Daily Dot writer Justin Franz dives into the digital depths of Airtime, the new video-chat service from Sean Parker and Shawn Fanning.

Watching Airtime‘s “connecting” screen load was more intimidating than it probably should have been—a moment of intangibility and doubt, wondering who, or what, was about to pop up on my laptop. There were some things on Chatroulette that just can’t be unseen.

But Airtime is supposed to be different.

Backed by Sean Parker and Shawn Fanning, the guys who created Napster, Airtime has been called a cleaner version of Chatroulette, the video-chat service that matched people with random strangers. Although it was big hit when it first came out, the site quickly became synonymous with men publicly pleasuring themselves.

Unlike its obvious predecessor, however, you have to sign in to Airtime using Facebook, creating some measure of accountability. The site also attempts to use the activity from your profile to finding compatible companions. Even still, my first experience was a little intimidating.

And just like Chatroulette, there’s still plenty of “nexting.” In fact, the first few people (mostly guys), nexted me. (I guess I wasn’t their type.)

I vowed I would never turn my back on a fellow Airtime user. That lasted only a few seconds.

I came across a guy napping in front of his computer. I quickly hit next, as if surfing past paid programming on late-night TV.

A few people later, I found myself with a group sitting in a dorm room. Everyone exchanged waves. Finally, I thought to myself, a real conversation. But I blew it. I realized that my speakers and microphone were off, just in time to hear them say, “We can’t hear you, bye.” Story of my life.

After another parade of nexts and near misses (and one Yogurt Cup sitting all by itself), I finally was introduced to a real, live person: SungHoon Chung, who lives in Vancouver but is originally from South Korea. After an awkward exchange of greetings, we enjoyed a pleasant conversation about our various interests. Our lone shared passion seemed to be hiking.

SungHoon said he had been on the site for about two days and had had about 20 legitimate conversations. Since English is his second language, he said the website gives him the perfect opportunity to practice speaking.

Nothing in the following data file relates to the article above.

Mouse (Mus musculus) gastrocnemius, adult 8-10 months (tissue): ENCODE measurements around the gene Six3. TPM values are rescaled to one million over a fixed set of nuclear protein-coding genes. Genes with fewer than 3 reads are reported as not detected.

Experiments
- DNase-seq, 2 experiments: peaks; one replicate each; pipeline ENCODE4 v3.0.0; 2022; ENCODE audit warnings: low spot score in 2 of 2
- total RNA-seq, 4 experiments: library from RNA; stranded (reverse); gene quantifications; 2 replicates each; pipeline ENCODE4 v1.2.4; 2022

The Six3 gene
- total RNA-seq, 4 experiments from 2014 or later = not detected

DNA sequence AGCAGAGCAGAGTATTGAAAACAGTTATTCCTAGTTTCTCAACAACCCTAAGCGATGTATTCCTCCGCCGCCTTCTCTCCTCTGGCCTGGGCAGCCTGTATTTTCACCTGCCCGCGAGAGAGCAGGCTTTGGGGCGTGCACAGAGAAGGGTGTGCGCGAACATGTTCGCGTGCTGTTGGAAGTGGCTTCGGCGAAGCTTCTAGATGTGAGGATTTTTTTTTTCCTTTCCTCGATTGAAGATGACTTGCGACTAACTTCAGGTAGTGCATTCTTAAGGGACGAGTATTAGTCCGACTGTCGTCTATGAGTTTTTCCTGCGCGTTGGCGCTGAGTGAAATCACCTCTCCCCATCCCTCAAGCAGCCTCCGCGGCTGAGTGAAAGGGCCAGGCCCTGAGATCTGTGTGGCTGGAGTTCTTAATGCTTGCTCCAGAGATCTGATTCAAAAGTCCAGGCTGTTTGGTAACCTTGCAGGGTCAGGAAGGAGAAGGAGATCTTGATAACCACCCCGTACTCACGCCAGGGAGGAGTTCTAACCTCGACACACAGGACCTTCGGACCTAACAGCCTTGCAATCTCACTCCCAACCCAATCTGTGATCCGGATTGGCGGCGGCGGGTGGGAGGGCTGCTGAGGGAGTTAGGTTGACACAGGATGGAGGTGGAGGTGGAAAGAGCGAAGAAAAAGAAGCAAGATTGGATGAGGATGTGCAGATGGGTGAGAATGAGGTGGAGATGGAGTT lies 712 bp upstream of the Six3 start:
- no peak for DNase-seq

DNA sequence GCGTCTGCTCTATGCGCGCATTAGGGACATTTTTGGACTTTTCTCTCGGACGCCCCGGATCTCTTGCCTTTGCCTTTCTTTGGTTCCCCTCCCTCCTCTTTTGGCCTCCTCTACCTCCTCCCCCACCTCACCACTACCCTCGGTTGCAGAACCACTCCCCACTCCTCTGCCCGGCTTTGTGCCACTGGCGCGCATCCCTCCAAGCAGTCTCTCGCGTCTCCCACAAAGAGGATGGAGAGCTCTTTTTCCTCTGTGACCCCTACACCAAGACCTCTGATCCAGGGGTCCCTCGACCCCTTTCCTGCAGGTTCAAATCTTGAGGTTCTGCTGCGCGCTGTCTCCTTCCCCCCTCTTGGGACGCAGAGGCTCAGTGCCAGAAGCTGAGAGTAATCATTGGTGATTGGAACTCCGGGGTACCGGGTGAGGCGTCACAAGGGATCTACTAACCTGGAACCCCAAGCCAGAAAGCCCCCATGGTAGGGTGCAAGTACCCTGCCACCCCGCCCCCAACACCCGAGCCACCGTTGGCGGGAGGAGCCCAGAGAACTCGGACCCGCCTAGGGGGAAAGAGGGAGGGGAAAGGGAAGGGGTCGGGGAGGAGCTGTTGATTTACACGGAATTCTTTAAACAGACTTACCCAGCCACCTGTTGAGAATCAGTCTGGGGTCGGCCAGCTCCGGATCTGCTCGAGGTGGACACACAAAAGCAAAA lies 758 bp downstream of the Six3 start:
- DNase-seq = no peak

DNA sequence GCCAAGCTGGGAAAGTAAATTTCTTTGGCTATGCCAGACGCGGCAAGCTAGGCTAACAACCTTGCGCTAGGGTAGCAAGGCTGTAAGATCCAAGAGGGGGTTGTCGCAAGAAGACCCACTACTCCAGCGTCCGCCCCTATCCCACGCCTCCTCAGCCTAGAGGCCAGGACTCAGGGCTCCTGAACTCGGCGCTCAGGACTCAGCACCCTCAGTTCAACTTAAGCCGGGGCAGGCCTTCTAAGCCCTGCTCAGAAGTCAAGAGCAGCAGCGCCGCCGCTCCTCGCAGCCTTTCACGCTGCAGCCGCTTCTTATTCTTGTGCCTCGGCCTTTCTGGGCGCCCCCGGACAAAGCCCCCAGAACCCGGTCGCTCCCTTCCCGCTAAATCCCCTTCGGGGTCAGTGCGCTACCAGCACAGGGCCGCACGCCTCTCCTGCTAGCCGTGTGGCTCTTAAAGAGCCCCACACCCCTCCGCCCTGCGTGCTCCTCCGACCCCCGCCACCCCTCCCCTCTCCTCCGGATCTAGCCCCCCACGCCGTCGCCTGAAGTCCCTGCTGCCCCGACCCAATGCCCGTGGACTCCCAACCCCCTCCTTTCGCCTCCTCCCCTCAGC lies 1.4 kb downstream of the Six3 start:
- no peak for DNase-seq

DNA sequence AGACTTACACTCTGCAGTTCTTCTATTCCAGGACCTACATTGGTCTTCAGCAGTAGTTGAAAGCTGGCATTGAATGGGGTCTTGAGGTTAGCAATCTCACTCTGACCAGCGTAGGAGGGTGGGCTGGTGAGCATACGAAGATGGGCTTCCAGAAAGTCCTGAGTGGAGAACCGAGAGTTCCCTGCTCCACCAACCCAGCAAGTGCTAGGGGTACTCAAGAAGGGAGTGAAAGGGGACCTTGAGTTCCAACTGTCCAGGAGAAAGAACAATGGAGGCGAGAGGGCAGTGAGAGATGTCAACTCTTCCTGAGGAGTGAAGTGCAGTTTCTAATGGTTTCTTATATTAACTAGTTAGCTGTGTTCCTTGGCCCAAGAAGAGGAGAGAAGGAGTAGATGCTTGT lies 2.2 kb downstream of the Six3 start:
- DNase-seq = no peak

“This website helps me get to know more people and their world,” he said.

Twenty minutes later,SungHoon and I went our separate ways, but we added each other to our Airtime friends list so we could pick up the conversation at a later date.

Then I met Jennifer, a Web designer from California, who noted some trends were already appearing: Most everyone on the site was also checking it out for the first time, most of them were men, and thankfully everyone was clothed.

“I think it’s a really interesting concept, and it gives you an opportunity meet people all over,” she said. “Everyone has a different reason. I think it’s just cool to meet random people and hear their story.”

Jennifer and I found out we had many of the same interests, mostly in shows like How I Met Your Mother, Parks and Recreation, and This American Life. Like the radio show, Airtime gives everyone the chance “to be Ira Glass for a few minutes,” she said.

Pretty soon I had almost forgotten that I had only met this person minutes earlier. It wasn’t awkward or distant but like a Skype chat with someone I’d been meaning to catch up with.

Perhaps SungHoon said it best, “Strangers are just friends that we haven’t met.” 

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